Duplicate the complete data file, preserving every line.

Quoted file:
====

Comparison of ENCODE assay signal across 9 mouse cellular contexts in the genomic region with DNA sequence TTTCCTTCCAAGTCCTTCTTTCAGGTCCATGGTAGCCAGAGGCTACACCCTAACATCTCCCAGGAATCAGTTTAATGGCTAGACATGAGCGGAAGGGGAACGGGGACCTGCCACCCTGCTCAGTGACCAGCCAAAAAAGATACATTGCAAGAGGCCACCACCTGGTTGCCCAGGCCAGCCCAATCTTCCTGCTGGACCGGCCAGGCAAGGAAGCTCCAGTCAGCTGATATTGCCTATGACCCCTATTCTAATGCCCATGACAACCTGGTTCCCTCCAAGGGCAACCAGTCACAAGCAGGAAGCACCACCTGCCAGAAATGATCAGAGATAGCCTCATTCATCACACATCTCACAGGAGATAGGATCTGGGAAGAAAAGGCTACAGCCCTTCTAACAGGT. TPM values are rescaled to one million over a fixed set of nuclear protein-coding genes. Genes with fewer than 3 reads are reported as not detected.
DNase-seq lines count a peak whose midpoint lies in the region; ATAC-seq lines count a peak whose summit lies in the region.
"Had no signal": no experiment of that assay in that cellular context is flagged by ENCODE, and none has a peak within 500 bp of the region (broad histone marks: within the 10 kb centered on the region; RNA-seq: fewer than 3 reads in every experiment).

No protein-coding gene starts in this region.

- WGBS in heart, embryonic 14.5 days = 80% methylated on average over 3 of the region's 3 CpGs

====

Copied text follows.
Comparison of ENCODE assay signal across 9 mouse cellular contexts in the genomic region with DNA sequence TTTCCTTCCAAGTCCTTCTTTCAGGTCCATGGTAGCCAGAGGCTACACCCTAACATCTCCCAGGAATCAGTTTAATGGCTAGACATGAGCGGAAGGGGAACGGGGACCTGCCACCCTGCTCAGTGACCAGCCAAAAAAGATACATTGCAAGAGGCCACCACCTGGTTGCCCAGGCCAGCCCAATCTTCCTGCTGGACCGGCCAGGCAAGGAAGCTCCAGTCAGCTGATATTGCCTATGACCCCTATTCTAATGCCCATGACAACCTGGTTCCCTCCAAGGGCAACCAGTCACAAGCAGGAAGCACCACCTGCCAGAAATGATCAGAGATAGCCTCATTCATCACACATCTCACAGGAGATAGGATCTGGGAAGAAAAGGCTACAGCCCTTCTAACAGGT. TPM values are rescaled to one million over a fixed set of nuclear protein-coding genes. Genes with fewer than 3 reads are reported as not detected.
DNase-seq lines count a peak whose midpoint lies in the region; ATAC-seq lines count a peak whose summit lies in the region.
"Had no signal": no experiment of that assay in that cellular context is flagged by ENCODE, and none has a peak within 500 bp of the region (broad histone marks: within the 10 kb centered on the region; RNA-seq: fewer than 3 reads in every experiment).

No protein-coding gene starts in this region.

- WGBS in heart, embryonic 14.5 days = 80% methylated on average over 3 of the region's 3 CpGs